The City of Postville, Iowa is just one of four communities selected to participate in the Food Waste Reduction Assistance Project for Iowa Rural Communities. As part of the project, both residents and businesses within Postville have access to many free services and supplies that will help prevent and reduce food waste through a Rural Development grant from the United States Department of Agriculture.
The City of Postville is diverse and has been coined the "Hometown to the World" so it was no surprise the Iowa Waste Reduction Center was eagerly welcomed into the community to help prevent and reduce food waste through various means. One of the most valuable services the Iowa Waste Reduction Center offers is waste audits.
Waste Audit at Postville Community School District
Postville Community School District's (CSD) Food Service Director, Laurie Smith, invited the IWRC to conduct a cafeteria waste audit. The IWRC met with Smith at Postville CSD on April 18, 2017, to conduct a cafeteria waste audit. The audit began by observing food preparation in the kitchen, food storage, and food disposal methods and was followed by a comprehensive waste sort. Kitchen prep waste was weighed and recorded throughout the day and then students got involved as well. During both breakfast and lunch, students separated waste from their tray into six categories and was then weighed and recorded.
- Recyclable items -plastic water bottles, juice cups, plastic clamshells
- Compostable items -napkins and paper boats
- Liquids -milk and juice
- Food waste
- Trash -milk cartons
- Edible uneaten beverages and foods -yogurt, milk, juice, whole fruits
Postville CSD serves only fresh fruit and vegetables and many of these foods need to be prepared before serving to students. While trimmings from the kitchen are typically thrown away and eventually landfilled, at Postville CSD all fruit and vegetable trimmings are diverted from the landfill through a unique partnership with a local farmer who picks up the trimmings to feed cattle. During this particular waste audit pineapple tops and sides, whole oranges, and asparagus trimmings were laid in boxes at the back door for the farmer to pick up. Later in the day, they were gone and some cows were really enjoying their lunch.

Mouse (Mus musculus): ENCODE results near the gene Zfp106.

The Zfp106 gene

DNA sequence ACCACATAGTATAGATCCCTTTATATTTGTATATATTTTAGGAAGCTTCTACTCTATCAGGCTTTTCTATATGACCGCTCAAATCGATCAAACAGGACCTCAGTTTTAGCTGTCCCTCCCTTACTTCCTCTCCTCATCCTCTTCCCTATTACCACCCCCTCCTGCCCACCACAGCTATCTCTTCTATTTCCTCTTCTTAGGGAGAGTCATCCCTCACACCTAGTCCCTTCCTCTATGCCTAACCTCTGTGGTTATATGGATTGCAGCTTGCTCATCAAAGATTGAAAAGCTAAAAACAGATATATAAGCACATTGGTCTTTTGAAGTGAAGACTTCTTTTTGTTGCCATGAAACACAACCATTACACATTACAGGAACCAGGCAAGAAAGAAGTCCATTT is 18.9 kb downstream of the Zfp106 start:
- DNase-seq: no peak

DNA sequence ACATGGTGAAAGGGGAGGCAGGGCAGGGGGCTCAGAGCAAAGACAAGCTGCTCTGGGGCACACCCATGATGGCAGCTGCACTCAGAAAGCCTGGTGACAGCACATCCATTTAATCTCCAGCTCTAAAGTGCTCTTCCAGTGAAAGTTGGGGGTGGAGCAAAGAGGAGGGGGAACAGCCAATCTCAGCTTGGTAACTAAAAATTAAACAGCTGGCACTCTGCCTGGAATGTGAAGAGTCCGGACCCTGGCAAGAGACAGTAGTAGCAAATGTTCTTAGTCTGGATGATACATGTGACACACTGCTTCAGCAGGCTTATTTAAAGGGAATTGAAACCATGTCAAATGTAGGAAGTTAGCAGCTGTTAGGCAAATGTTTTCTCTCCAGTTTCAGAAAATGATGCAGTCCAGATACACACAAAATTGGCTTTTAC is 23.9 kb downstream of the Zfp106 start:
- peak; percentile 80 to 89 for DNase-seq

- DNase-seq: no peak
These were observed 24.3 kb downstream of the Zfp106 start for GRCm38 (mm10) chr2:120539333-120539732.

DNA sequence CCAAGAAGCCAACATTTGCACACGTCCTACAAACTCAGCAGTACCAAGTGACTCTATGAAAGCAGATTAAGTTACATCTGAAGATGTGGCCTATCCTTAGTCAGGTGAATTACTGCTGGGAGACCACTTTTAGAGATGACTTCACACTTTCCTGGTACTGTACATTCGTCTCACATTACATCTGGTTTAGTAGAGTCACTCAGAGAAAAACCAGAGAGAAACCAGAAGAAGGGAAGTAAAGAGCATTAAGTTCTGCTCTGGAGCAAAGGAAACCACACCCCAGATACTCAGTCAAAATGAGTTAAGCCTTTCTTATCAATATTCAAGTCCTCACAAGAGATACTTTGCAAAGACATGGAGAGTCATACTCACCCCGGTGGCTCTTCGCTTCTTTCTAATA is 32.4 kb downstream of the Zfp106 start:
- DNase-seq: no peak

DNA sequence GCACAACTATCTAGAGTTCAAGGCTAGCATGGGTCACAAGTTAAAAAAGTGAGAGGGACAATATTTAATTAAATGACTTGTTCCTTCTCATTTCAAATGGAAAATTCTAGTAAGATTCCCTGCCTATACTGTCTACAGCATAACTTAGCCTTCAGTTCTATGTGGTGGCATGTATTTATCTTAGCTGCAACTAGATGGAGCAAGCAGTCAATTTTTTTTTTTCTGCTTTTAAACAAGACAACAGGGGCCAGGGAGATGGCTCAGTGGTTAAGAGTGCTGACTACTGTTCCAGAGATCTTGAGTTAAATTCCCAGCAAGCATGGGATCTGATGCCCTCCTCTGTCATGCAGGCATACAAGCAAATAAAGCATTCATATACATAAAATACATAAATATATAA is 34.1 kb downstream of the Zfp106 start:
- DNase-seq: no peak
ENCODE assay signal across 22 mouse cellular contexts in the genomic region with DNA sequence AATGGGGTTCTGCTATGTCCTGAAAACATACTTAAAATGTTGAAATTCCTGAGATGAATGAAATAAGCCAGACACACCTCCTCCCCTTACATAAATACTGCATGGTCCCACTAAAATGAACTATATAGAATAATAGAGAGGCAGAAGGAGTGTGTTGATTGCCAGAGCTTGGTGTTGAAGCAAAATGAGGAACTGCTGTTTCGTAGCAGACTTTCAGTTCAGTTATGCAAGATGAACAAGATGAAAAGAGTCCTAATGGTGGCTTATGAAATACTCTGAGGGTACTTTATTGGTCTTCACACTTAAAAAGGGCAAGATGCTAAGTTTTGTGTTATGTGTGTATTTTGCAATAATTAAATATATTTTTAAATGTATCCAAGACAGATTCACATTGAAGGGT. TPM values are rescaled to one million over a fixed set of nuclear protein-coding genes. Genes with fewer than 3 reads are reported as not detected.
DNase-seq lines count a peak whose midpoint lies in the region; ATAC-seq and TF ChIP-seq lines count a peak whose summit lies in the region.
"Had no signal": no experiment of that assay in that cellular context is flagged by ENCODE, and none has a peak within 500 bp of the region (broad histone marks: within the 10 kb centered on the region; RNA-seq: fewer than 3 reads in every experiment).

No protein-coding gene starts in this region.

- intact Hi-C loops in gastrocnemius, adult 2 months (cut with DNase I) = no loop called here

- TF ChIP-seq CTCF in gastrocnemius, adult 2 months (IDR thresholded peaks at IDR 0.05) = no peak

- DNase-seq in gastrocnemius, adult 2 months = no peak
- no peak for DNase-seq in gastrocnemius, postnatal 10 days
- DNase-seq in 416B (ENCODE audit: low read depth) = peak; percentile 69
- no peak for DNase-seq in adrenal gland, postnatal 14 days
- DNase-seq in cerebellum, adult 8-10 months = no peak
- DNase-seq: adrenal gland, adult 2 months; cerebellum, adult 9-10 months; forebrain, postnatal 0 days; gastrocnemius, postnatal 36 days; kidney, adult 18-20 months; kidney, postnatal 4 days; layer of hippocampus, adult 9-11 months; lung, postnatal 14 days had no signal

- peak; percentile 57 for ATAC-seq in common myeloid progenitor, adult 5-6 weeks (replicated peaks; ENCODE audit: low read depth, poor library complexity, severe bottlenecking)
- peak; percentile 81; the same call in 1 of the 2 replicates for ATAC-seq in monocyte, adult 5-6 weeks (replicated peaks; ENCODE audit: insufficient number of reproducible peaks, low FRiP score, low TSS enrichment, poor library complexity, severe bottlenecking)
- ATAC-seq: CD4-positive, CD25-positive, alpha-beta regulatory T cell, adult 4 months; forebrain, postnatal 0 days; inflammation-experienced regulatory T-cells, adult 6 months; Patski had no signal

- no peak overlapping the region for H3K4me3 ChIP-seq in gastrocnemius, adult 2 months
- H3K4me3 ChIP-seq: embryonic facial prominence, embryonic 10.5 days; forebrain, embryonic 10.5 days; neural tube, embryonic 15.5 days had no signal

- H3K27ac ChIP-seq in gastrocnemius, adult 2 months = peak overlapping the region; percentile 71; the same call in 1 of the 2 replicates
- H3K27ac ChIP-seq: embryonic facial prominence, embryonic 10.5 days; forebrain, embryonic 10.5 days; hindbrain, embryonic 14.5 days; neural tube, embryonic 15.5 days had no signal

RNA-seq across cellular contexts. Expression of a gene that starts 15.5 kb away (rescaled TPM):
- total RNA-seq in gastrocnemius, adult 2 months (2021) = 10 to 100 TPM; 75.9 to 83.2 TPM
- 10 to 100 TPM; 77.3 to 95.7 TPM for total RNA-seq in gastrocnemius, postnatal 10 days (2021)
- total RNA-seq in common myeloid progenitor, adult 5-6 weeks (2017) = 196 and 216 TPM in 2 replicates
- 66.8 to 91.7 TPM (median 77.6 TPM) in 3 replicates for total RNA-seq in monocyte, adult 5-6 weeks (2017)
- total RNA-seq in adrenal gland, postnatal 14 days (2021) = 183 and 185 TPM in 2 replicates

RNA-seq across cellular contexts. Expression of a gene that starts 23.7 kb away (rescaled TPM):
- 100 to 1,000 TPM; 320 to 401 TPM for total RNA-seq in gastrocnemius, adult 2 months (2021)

A Rural Community Making a Difference
Although Postville CSD generated 119 pounds of food waste from students' trays on the day of the audit, they also diverted more than 140 pounds of food waste from the kitchen to feed livestock. That is a significant amount of kitchen food waste that when extrapolated equals 25,650 pounds (12 tons) of food waste every school year that is picked up by a local farmer to feed cows. And interesting to note, Smith stated that on the day kitchen food waste was measured, they had a lot less than normally diverted.
Postville can be proud the school district is diverting food waste from the landfill and utilizing these nutrients to feed animals. Additionally, Postville can also be proud of a local nursing home - The Good Samaritan Society. Joshua Carr, Director of Dietary Services at the facility took advantage of the free services offered by the IWRC and scheduled a food waste audit, which occurred on August 11, 2017.
Waste Audit at the Good Samaritan Society